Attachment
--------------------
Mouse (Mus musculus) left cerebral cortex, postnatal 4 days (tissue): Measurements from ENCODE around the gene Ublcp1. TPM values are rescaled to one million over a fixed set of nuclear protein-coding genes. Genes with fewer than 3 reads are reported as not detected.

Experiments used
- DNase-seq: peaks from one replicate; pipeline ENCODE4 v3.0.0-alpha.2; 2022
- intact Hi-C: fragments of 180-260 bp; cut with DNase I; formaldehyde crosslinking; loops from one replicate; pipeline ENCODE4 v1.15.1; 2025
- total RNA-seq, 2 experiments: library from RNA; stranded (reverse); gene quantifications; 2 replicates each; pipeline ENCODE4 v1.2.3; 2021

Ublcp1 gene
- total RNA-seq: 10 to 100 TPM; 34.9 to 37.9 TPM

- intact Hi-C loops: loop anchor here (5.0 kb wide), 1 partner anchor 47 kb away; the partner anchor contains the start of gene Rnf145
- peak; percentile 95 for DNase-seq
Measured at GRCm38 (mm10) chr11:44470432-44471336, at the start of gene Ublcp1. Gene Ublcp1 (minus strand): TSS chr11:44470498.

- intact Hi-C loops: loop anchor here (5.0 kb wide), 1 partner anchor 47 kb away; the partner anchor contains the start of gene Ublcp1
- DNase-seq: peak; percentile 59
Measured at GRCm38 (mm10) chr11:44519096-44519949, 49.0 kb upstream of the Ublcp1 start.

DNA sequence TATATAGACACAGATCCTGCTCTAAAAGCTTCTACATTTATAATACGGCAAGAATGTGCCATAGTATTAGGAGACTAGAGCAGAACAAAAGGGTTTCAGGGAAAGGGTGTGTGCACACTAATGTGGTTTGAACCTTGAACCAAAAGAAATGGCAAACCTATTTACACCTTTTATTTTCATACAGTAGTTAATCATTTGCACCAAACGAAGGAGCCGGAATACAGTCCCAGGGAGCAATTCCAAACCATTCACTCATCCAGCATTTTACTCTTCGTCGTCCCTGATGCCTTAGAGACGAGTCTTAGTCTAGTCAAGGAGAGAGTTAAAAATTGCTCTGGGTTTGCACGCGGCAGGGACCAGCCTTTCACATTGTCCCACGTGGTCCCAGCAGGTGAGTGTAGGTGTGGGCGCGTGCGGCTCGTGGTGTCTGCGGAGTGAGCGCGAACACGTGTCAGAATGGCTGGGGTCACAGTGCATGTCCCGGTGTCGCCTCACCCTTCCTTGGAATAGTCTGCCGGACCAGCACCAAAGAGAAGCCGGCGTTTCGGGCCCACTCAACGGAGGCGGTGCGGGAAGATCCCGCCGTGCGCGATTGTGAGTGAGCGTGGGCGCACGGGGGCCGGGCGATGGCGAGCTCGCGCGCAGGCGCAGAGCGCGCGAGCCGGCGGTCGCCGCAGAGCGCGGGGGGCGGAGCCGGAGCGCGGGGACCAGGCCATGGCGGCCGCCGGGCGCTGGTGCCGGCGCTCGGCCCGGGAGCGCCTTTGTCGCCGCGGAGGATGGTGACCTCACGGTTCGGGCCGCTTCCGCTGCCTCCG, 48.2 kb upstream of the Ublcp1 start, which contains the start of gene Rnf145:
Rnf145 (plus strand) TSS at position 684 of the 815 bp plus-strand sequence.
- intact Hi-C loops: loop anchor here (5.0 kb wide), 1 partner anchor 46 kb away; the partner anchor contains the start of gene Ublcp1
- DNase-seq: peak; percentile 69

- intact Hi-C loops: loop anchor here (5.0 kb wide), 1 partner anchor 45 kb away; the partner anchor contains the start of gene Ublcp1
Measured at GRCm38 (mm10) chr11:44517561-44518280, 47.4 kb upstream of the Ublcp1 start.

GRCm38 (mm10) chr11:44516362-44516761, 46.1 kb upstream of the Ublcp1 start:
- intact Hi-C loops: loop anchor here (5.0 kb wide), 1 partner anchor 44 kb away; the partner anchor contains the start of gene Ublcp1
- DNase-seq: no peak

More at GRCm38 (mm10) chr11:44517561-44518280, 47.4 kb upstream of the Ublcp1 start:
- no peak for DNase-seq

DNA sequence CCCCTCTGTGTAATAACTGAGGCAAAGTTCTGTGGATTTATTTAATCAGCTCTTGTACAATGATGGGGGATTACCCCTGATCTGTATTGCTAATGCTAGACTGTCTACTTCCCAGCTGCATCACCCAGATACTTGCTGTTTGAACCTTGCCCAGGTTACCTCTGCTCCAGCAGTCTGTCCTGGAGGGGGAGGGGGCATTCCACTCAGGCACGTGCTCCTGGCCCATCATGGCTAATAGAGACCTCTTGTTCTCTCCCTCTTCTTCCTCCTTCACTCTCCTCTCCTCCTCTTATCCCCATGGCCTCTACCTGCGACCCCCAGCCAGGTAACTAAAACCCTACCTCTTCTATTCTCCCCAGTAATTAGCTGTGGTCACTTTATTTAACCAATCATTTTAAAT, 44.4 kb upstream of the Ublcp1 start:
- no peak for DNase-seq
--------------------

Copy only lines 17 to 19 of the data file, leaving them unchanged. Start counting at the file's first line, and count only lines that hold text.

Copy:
- DNase-seq: peak; percentile 69

- intact Hi-C loops: loop anchor here (5.0 kb wide), 1 partner anchor 45 kb away; the partner anchor contains the start of gene Ublcp1
Measured at GRCm38 (mm10) chr11:44517561-44518280, 47.4 kb upstream of the Ublcp1 start.